Teen Driver Safety Program Coming To Rosemount
Tire Rack Street Survival Teen Driving School is going to be at the Dakota County Tech College, 1300 145th St. E., Rosemount, Minnesota, on Saturday, February 27 from 8:30AM to 4PM.
Car crashes are the leading killer of American teens from ages 15-20, with more than 5,000 teens involved in a fatal crash each year and an additional 196,000 injured.
This is according to Tire Rack Street Survival, a 501c3 organization and the largest active nonprofit national driver education program that teaches teens the skills they need to stay alive behind the wheel. Unlike traditional driver’s education programs based on classroom theory and simple maneuvers, the Tire Rack Street Survival program improves driver competence through hands-on experiences in real-world driving situations. Here's what you get if you take the program.
- Students will receive a short classroom session and then will learn, hands-on, how to manage everyday driving hazards, obstacles and challenges in a controlled environment on an advanced driving course to ultimately "arrive alive."
- Students learn emergency braking and skid control, how to control proper braking, and how to avoid accidents entirely. In select schools, in addition to spending time in the driver’s seat of a parked 18-wheeler to fully comprehend its massive blind spots, teenagers witness the violent detonation of an air bag, which reinforces proper hand placement on the steering wheel.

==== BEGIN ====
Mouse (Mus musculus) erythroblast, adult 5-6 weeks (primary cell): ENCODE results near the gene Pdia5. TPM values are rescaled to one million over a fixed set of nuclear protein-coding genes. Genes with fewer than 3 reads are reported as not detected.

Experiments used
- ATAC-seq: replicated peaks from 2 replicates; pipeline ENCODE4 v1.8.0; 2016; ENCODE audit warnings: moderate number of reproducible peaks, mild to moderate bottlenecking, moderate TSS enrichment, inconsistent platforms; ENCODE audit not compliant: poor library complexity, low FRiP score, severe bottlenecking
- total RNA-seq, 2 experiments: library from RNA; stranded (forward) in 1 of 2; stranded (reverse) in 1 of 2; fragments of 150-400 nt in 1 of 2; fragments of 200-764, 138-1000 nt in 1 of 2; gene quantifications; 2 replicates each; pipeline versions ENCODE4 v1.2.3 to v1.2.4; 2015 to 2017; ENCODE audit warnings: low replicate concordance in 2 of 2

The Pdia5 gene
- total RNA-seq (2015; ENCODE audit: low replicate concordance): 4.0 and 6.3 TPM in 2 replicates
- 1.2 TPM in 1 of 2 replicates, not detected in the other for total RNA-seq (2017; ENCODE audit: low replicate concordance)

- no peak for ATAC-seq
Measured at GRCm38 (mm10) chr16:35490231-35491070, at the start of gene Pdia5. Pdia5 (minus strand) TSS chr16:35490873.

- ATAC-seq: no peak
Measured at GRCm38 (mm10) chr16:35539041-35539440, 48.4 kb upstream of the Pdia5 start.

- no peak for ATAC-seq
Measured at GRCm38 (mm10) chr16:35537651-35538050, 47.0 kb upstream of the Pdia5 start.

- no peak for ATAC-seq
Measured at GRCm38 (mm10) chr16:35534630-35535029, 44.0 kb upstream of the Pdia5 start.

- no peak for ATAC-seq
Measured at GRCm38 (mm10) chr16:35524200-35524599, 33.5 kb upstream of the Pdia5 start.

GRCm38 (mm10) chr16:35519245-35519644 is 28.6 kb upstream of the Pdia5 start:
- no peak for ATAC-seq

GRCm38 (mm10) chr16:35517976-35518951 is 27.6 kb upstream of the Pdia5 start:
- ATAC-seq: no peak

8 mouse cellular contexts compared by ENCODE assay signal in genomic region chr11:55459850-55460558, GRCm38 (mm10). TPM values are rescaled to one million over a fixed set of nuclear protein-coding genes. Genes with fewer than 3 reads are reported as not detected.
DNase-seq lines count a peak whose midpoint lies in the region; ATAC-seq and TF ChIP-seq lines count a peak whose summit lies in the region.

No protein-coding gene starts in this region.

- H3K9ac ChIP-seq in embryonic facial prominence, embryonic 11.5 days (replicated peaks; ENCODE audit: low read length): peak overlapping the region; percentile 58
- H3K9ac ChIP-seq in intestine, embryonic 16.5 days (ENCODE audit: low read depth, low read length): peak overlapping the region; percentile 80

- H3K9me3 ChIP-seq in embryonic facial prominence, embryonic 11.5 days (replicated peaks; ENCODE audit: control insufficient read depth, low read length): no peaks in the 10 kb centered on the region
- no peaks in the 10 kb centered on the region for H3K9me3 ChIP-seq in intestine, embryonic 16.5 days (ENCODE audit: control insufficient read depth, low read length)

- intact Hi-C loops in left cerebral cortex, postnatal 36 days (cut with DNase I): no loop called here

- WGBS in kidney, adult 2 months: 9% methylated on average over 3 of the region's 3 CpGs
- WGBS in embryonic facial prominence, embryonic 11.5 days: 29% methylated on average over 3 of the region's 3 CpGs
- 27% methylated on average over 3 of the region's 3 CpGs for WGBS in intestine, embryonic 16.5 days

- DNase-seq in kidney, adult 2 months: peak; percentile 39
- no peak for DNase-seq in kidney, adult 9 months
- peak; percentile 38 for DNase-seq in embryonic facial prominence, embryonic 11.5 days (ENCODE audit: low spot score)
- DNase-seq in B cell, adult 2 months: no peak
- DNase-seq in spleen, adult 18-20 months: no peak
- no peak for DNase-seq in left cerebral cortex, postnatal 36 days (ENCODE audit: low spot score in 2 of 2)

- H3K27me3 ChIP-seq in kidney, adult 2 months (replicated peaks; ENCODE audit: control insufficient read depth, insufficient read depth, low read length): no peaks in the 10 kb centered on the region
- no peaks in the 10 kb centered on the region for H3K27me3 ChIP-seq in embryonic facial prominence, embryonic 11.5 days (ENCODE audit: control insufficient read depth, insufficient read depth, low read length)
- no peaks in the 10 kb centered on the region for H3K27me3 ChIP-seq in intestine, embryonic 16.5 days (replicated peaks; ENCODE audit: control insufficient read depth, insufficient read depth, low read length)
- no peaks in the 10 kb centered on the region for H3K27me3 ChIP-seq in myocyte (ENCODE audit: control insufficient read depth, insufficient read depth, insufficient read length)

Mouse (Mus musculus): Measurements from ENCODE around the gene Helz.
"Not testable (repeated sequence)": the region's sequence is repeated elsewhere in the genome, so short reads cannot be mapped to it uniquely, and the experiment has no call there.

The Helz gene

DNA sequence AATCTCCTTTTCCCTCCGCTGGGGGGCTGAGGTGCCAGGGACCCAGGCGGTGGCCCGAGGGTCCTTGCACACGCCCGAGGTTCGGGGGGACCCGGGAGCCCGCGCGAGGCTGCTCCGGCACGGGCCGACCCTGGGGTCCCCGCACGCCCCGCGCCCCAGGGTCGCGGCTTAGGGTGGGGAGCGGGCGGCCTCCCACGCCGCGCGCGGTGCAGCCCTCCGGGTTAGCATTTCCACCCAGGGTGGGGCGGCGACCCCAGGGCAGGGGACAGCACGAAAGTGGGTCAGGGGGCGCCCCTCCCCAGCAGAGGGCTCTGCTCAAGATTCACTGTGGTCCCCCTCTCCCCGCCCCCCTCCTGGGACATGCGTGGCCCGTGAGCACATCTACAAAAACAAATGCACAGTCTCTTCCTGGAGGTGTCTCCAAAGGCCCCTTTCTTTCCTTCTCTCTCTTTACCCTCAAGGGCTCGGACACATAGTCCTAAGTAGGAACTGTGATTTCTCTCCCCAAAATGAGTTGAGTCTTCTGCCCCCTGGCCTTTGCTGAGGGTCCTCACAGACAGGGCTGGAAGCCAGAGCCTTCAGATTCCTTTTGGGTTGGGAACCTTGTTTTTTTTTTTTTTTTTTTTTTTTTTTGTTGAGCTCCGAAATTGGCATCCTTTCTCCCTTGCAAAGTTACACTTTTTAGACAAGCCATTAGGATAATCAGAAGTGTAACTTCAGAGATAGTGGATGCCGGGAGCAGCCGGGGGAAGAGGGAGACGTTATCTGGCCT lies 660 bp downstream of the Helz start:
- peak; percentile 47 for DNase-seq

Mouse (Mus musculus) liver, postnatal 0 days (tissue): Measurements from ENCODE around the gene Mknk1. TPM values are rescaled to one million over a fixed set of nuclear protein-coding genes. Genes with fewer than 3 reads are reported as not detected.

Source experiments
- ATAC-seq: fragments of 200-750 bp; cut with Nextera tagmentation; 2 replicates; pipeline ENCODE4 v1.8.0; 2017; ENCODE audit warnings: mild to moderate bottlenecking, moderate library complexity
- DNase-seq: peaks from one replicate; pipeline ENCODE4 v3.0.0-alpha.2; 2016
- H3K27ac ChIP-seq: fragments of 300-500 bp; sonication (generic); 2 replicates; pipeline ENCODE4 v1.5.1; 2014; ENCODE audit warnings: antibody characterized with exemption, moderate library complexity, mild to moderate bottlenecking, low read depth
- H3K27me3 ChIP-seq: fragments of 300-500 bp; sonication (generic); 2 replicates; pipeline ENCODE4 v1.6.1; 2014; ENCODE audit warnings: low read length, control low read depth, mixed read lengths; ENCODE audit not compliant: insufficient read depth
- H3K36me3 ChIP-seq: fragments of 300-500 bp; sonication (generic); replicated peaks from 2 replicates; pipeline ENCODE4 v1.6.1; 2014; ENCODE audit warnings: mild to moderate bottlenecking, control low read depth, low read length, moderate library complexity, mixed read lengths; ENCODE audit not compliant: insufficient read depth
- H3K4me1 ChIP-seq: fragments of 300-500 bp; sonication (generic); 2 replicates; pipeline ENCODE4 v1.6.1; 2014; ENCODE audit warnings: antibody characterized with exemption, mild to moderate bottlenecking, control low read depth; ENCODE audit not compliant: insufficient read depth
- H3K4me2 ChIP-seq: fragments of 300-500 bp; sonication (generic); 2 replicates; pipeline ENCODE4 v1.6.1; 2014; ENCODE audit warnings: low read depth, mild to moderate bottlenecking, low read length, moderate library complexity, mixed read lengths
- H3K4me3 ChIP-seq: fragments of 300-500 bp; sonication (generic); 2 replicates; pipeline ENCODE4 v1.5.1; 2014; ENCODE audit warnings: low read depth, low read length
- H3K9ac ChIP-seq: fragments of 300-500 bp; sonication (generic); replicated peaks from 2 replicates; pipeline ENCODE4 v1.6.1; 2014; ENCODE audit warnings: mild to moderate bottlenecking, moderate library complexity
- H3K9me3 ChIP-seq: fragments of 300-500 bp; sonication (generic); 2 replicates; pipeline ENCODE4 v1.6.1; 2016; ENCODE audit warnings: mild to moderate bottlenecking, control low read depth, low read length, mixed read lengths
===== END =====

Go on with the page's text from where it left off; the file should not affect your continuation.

Students are taught in their own cars, not specially prepared program vehicles, so the skills they learn can be directly translated to their daily driving experiences. The program challenges teenagers to understand how to control a vehicle, rather than just operate one.
The program is open to licensed and permitted drivers ages 15-21. Forms, schedules and more information can be found online at www.streetsurvival.org. The cost is $75 per student and some insurance companies offer premium discounts to graduates.
The program is in its 14th year, having trained 17,200 new drivers. One hundred schools were completed in 2015 and the goal for 2016 is more than 125 nationally.